Store chain recalls Johnson baby products
A major supermarket chain in Shanghai pulled Johnson & Johnson baby bathing products from its shelves yesterday in response to a US report that they contained carcinogenic chemicals.
The move by Nong Gong Shang Supermarkets came despite a statement from the manufacturer ruling out a recall and the US Food and Drug Administration finding no fault in the products.
State media reported earlier that Shanghai's food and drug administration was considering testing Johnson & Johnson's products for two cancer-causing chemicals as a result of the US report, which was released by an activist group last week.
Nong Gong Shang includes a large chain of supermarkets plus Kedi and Alldays, two of the city's biggest convenience store franchises.
The report, 'No more toxic tub', was published on Thursday by Campaign for Safe Cosmetics, a US-based coalition of pressure groups.
It said it had found levels of formaldehyde and a chemical called 1,4-dioxane in a number of baby bathing products manufactured by Johnson & Johnson and several other manufacturers.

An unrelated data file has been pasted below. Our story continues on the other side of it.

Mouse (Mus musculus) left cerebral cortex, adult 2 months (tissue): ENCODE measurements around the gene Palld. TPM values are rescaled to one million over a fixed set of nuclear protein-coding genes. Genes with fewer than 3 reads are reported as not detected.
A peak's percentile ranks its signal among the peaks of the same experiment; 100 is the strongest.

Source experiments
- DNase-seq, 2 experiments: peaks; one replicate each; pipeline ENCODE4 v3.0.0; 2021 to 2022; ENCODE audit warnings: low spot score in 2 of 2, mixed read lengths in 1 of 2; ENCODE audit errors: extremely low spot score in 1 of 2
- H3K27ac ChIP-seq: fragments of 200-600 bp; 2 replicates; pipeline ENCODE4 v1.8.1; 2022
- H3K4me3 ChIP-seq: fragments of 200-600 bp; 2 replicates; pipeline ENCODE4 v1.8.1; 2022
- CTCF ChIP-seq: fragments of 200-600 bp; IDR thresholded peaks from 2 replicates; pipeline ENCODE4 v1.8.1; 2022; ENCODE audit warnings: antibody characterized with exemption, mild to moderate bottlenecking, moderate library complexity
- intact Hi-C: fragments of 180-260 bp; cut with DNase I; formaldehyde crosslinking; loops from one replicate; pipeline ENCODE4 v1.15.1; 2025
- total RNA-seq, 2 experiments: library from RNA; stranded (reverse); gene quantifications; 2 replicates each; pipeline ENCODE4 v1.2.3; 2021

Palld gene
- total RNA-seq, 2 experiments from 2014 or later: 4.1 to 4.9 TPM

Only the Johnson & Johnson's products are known to be available on the mainland.
The highest levels found in Johnson & Johnson's products were 210 parts per million of formaldehyde and 4.6 parts per million of 1,4-dioxane. The European Union has set an upper limit of 2,000ppm on formaldehyde in cosmetics, and there is no limit on 1,4-dioxane in cosmetics.
However, the report has been ridiculed by a US trade association, the Personal Care Products Council, which said the amounts of the chemicals found were either a trace or very low, and 'well below established regulatory limits or safety thresholds, and are not a cause for health concern'.
It accused the pressure groups of making a 'shameful and cynical attempt' to 'incite and prey upon parental worries and concerns in order to push a political, legislative and legal agenda'.
A spokeswoman for Johnson & Johnson in Shanghai said both the parent company in the US and its local subsidiary stood by the safety of their products, which met all relevant requirements.
The Asean Cosmetics Association also released a statement yesterday condemning the report.
'Allegations made by an activist group in the US that commonly used cosmetic products are dangerous and somehow contaminated with harmful levels of carcinogenic chemicals are false and based on no scientific evidence,' the association said.
Although 1,4-dioxane is known to be harmful in large doses, there is no firm, clinically proven link between long-term low exposure and cancer in humans.
However, the chemical is 'reasonably anticipated' to be a carcinogen on the basis of trials that exposed rats and mice to very high levels of the toxin over lengthy periods.
Formaldehyde is known to be harmful, but not in low doses.